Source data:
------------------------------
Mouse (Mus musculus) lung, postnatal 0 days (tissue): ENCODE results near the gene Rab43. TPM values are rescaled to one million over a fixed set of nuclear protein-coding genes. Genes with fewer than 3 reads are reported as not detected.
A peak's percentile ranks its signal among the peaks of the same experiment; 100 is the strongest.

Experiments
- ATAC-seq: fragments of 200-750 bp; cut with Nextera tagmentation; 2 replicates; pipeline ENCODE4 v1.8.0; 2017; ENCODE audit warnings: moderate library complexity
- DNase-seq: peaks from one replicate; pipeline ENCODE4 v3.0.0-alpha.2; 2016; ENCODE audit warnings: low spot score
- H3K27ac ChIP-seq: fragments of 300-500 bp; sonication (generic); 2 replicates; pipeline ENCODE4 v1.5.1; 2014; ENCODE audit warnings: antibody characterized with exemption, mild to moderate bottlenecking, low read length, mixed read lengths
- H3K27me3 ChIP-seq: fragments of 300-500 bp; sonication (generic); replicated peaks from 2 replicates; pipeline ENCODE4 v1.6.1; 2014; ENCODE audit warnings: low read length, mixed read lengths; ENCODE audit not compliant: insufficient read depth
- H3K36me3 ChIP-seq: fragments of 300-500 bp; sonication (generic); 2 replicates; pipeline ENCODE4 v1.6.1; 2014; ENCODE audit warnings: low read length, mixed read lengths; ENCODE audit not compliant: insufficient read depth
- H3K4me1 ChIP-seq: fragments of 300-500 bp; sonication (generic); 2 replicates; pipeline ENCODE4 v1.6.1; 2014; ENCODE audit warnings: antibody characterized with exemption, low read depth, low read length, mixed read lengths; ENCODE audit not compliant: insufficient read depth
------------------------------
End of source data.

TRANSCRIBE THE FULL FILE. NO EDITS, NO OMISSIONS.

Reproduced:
Mouse (Mus musculus) lung, postnatal 0 days (tissue): ENCODE results near the gene Rab43. TPM values are rescaled to one million over a fixed set of nuclear protein-coding genes. Genes with fewer than 3 reads are reported as not detected.
A peak's percentile ranks its signal among the peaks of the same experiment; 100 is the strongest.

Experiments
- ATAC-seq: fragments of 200-750 bp; cut with Nextera tagmentation; 2 replicates; pipeline ENCODE4 v1.8.0; 2017; ENCODE audit warnings: moderate library complexity
- DNase-seq: peaks from one replicate; pipeline ENCODE4 v3.0.0-alpha.2; 2016; ENCODE audit warnings: low spot score
- H3K27ac ChIP-seq: fragments of 300-500 bp; sonication (generic); 2 replicates; pipeline ENCODE4 v1.5.1; 2014; ENCODE audit warnings: antibody characterized with exemption, mild to moderate bottlenecking, low read length, mixed read lengths
- H3K27me3 ChIP-seq: fragments of 300-500 bp; sonication (generic); replicated peaks from 2 replicates; pipeline ENCODE4 v1.6.1; 2014; ENCODE audit warnings: low read length, mixed read lengths; ENCODE audit not compliant: insufficient read depth
- H3K36me3 ChIP-seq: fragments of 300-500 bp; sonication (generic); 2 replicates; pipeline ENCODE4 v1.6.1; 2014; ENCODE audit warnings: low read length, mixed read lengths; ENCODE audit not compliant: insufficient read depth
- H3K4me1 ChIP-seq: fragments of 300-500 bp; sonication (generic); 2 replicates; pipeline ENCODE4 v1.6.1; 2014; ENCODE audit warnings: antibody characterized with exemption, low read depth, low read length, mixed read lengths; ENCODE audit not compliant: insufficient read depth